I found the fit and reach comfortable.
Was the bike comfortable to ride? Tell us how you felt about the ride quality.
The ride quality is very good on the road and in the woods. Wide tyres at low pressures obviously help a lot when it comes to comfort.
Did the bike feel stiff in the right places? Did any part of the bike feel too stiff or too flexible?
The frame is very stiff with good power transfer.
How did the bike transfer power? Did it feel efficient?
No lack of power transfer at all.
Was there any toe-clip overlap with the front wheel? If so was it a problem?
How would you describe the steering? Was it lively neutral or unresponsive? Sporty!
Tell us some more about the handling. How did the bike feel overall? Did it do particular things well or badly?
It's a sporty and engaging bike with decent stability at higher speeds.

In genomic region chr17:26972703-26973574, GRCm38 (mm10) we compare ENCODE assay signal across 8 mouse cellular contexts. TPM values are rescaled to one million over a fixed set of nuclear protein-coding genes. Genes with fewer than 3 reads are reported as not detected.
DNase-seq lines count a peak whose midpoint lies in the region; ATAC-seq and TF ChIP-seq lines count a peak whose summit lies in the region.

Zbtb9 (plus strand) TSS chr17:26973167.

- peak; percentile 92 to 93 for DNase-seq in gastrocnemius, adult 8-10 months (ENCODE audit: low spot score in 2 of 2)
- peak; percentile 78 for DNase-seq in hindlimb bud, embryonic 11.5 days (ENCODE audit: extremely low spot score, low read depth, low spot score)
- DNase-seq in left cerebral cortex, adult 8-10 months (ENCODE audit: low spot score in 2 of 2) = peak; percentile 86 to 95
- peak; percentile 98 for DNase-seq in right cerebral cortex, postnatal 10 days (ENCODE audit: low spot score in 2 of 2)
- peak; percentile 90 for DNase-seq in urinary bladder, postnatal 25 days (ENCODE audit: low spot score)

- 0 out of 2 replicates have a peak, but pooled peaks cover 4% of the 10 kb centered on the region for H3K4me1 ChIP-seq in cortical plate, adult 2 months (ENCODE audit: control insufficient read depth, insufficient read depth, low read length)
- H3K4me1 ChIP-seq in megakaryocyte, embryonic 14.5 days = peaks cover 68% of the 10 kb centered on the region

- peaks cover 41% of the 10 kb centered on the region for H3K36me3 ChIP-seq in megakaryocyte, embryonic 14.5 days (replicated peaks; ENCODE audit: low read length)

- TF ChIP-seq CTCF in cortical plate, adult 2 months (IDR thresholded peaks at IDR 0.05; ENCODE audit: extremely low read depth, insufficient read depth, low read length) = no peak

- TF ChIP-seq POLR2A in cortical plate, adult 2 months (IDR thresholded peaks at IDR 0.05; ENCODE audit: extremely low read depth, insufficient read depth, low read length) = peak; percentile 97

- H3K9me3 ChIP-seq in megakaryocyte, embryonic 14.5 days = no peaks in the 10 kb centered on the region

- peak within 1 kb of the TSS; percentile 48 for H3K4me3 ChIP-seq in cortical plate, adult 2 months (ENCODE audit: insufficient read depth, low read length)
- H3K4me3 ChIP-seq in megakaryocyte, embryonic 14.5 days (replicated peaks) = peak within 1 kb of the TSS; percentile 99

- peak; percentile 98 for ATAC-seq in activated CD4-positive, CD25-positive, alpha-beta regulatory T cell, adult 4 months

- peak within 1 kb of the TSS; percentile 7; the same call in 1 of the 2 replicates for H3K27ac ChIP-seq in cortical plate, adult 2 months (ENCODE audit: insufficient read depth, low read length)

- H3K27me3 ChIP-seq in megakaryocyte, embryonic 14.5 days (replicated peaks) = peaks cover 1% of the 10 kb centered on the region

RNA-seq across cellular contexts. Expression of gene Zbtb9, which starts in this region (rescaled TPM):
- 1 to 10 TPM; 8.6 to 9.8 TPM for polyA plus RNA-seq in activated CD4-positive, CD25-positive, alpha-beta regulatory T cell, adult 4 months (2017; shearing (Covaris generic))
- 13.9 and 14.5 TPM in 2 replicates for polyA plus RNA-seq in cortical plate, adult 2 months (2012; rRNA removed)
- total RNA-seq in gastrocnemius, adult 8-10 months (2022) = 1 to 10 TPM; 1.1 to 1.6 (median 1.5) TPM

Which components had the most effect (good or bad) on the bike's comfort? would you recommend any changes?
I wouldn't rush to change anything on this build.
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Did you enjoy riding the bike? Yes
Would you consider buying the bike? Yes
Would you recommend the bike to a friend? Yes
How does the price compare to that of similar bikes in the market, including ones recently tested on road.cc?
It's more expensive than many other aluminium gravel bikes, as listed in the review body.
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Use this box to explain your overall score
It's expensive for aluminium, but it's an extremely lovely looking bike that packs a great ride and loads of capability and versatility that shines on all terrain.
Age: 31 Height: 180cm Weight: 67kg
I usually ride: My best bike is:
I've been riding for: 10-20 years I ride: Every day I would class myself as: Expert
I regularly do the following types of riding: road racing, time trialling, cyclo-cross, commuting, touring, mountain biking